Must-Read: As I see it, we had six system failures in the past election--none of which I was greatly concerned about last July. Silly me:
- The electoral college, which always has a 10% failure rate, and failed again.
- The Republican establishment continued its pattern that it had established in mid-2015--of backing Trump enthusiastically in public while deploring him and his supporters in private, hoping that somebody else would solve the problem.
- A Washington-New York press corps that decided that what the fall campaign really needed was a thumb on the scale against Hillary Rodham Clinton--who needed to be taken down a peg--and conversely extremely light scrutiny on any one of Trump's flaws.
- A tabloid-Fox-cable press corps that thought enthusiastic coverage of Trump was good business.
All six of those had to break for Trump for him to win the electoral college, and he still lost the popular vote by 3 million. If I had been thinking last July, I would have thought that each of these (well, not (2)) was a 50-50 shot:
Alan S. Blinder: The American Public Against Trump: "One presidential candidate won nearly three million more votes than her opponent...
...who, with a big assist from a hostile foreign power, was nonetheless declared the winner. Anywhere else on earth, such an event would be called a coup d’état. Here in the US, we call it the Electoral College.... After the election had cast the usual victor’s glow on Donald Trump... only 37% of Americans thought Trump was well-qualified... just 31% deemed him moral, and a mere 26% viewed him as a good role model. On the other hand, 62% thought he had poor judgment and 65% considered him reckless. And this man won?...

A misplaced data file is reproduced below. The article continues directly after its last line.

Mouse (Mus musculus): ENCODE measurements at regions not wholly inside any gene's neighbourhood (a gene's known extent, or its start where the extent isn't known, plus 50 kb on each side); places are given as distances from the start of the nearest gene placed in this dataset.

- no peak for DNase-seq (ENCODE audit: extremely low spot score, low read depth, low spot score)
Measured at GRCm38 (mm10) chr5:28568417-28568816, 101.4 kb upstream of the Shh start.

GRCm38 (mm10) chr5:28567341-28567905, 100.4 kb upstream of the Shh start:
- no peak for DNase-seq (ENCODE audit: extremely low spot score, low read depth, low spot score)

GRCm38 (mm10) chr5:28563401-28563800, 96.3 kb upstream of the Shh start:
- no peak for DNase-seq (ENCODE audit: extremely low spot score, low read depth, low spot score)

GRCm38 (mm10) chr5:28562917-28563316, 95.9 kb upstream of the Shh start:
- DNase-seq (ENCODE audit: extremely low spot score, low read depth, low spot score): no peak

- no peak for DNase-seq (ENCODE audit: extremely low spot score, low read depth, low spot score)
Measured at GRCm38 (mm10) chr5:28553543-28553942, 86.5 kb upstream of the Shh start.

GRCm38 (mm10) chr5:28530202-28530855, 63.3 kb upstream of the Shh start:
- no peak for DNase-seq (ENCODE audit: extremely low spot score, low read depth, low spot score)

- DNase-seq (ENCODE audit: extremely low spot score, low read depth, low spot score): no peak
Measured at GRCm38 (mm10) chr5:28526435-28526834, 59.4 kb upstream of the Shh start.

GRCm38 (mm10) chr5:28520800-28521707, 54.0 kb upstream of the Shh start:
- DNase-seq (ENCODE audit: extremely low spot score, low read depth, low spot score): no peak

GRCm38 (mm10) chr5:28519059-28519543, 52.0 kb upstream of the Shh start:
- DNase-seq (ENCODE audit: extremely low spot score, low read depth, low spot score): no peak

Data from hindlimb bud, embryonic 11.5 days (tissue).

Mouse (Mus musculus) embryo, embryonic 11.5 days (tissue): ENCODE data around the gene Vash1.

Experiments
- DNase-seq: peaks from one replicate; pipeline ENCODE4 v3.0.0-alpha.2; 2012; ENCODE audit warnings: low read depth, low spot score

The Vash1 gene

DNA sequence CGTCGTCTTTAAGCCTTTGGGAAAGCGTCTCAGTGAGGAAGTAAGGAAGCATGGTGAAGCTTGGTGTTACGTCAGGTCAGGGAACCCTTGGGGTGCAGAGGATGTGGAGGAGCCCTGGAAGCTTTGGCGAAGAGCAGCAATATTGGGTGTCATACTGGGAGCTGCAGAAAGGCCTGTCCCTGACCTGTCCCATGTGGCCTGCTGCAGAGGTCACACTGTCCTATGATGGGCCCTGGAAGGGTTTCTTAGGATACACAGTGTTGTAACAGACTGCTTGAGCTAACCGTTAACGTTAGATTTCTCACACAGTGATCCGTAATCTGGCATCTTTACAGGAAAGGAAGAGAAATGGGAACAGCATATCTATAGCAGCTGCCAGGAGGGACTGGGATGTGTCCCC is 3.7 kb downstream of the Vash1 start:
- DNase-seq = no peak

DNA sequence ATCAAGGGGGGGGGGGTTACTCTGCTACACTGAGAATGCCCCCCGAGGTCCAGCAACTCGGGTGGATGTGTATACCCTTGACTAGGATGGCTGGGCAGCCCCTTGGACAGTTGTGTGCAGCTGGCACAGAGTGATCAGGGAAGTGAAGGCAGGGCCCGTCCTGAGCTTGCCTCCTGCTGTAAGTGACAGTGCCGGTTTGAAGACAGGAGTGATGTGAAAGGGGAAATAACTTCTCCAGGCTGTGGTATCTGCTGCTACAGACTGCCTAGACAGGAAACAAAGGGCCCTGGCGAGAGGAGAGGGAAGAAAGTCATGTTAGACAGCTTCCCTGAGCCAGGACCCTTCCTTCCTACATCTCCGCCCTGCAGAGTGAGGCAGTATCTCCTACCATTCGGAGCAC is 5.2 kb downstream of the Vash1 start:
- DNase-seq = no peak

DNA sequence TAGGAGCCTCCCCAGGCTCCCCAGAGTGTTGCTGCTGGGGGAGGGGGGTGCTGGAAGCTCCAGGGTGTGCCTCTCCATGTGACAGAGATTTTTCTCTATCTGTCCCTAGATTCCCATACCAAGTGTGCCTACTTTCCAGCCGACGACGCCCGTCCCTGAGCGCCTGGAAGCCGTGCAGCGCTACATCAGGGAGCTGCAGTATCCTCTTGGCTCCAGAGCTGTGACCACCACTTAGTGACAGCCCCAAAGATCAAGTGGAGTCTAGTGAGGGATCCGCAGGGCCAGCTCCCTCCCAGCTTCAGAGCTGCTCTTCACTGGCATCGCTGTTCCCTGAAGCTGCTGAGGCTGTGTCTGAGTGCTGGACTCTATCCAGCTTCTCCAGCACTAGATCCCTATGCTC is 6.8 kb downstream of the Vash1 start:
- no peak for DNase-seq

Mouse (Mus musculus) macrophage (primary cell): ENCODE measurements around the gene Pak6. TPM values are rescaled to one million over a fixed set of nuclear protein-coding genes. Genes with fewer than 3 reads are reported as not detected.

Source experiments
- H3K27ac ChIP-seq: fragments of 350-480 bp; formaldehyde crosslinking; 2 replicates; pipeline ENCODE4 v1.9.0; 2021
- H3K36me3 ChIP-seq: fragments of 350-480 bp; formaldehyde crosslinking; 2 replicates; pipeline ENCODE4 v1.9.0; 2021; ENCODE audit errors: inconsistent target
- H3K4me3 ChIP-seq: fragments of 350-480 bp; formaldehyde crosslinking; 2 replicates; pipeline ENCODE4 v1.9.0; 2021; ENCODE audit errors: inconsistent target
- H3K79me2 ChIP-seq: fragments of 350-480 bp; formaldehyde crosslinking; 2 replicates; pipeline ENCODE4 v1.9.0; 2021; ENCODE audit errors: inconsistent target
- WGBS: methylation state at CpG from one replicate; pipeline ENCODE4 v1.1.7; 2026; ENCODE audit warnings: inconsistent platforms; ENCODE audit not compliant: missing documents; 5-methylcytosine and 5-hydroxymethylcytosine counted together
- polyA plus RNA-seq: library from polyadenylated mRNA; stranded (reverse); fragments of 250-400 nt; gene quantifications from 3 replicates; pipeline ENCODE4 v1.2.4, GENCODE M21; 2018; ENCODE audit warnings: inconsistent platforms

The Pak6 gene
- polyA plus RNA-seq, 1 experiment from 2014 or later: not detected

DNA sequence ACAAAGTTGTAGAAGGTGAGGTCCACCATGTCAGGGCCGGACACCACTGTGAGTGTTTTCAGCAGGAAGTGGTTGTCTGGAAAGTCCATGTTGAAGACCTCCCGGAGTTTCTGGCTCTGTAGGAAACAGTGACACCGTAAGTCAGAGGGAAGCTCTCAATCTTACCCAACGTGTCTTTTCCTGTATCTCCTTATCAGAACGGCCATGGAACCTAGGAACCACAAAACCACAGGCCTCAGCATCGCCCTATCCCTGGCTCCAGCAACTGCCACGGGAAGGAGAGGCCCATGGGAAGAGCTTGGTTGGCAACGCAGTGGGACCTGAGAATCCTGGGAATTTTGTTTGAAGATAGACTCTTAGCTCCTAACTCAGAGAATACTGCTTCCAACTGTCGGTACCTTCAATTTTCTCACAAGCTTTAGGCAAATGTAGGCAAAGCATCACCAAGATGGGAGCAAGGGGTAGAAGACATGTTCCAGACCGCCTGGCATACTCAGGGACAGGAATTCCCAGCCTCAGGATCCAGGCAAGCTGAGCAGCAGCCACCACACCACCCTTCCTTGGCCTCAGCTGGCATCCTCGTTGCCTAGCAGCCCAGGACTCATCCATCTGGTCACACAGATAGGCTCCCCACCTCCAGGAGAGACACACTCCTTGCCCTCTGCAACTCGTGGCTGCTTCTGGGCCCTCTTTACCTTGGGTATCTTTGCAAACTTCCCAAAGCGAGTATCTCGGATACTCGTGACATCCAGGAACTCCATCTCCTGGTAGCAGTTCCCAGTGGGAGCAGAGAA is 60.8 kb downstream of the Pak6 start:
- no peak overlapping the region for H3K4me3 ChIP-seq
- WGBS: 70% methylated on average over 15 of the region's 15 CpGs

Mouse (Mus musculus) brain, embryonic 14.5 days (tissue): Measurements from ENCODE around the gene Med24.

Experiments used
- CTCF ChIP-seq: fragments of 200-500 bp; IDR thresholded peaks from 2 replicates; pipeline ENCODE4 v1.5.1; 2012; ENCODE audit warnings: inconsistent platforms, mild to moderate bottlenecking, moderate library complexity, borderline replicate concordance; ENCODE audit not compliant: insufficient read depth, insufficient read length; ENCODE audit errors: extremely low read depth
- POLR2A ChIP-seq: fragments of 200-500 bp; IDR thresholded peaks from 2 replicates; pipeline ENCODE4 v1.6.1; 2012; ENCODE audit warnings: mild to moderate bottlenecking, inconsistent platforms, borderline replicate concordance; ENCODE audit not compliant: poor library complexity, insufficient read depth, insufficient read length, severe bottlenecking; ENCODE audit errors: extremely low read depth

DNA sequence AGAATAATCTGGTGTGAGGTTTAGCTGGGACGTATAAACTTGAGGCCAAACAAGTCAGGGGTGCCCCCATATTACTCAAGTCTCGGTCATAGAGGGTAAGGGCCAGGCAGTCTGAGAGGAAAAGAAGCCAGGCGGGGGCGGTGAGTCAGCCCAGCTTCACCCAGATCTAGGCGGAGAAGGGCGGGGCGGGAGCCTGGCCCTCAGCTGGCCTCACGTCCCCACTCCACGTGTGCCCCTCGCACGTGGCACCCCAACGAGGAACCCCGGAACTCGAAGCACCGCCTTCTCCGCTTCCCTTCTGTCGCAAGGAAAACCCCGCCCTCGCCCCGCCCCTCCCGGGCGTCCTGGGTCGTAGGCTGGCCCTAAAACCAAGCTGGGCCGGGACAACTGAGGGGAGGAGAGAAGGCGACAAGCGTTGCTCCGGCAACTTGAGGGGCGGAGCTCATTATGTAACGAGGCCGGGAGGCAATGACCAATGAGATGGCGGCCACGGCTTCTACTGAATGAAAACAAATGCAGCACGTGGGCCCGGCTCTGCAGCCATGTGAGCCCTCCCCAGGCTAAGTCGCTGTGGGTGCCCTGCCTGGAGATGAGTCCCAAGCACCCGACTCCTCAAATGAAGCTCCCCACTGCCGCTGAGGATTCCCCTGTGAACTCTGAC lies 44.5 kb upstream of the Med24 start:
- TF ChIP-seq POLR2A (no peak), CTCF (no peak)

As an economist, I’ll leave aside Trump’s positively frightening foreign-policy views and concentrate on the economic issues.... He’s on the wrong side of almost every one.... Climate change.... Labor standards.... Health care.... Tax cuts.... In fact, Trump’s position is more popular than its polar opposite on only one economic issue: globalization. And on that one issue, Trump’s embrace of trade protection, hostility toward immigration, and prevention of outsourcing to foreign countries is bad news for the entire world. Nowadays, a narrow majority of Americans seems to side with Trump, rather than with traditional Republican internationalism, on these issues....
So how did the candidate who is personally disrespected by most Americans, and who takes the unpopular side on most issues, win the election? One plausible answer, offered by Clinton and many others, focuses on the role of Russian cyber operations and FBI Director James Comey’s unconscionable “announcement” (of what amounted to nothing) just days before the vote. Putin got what he wanted. Comey? I don’t know.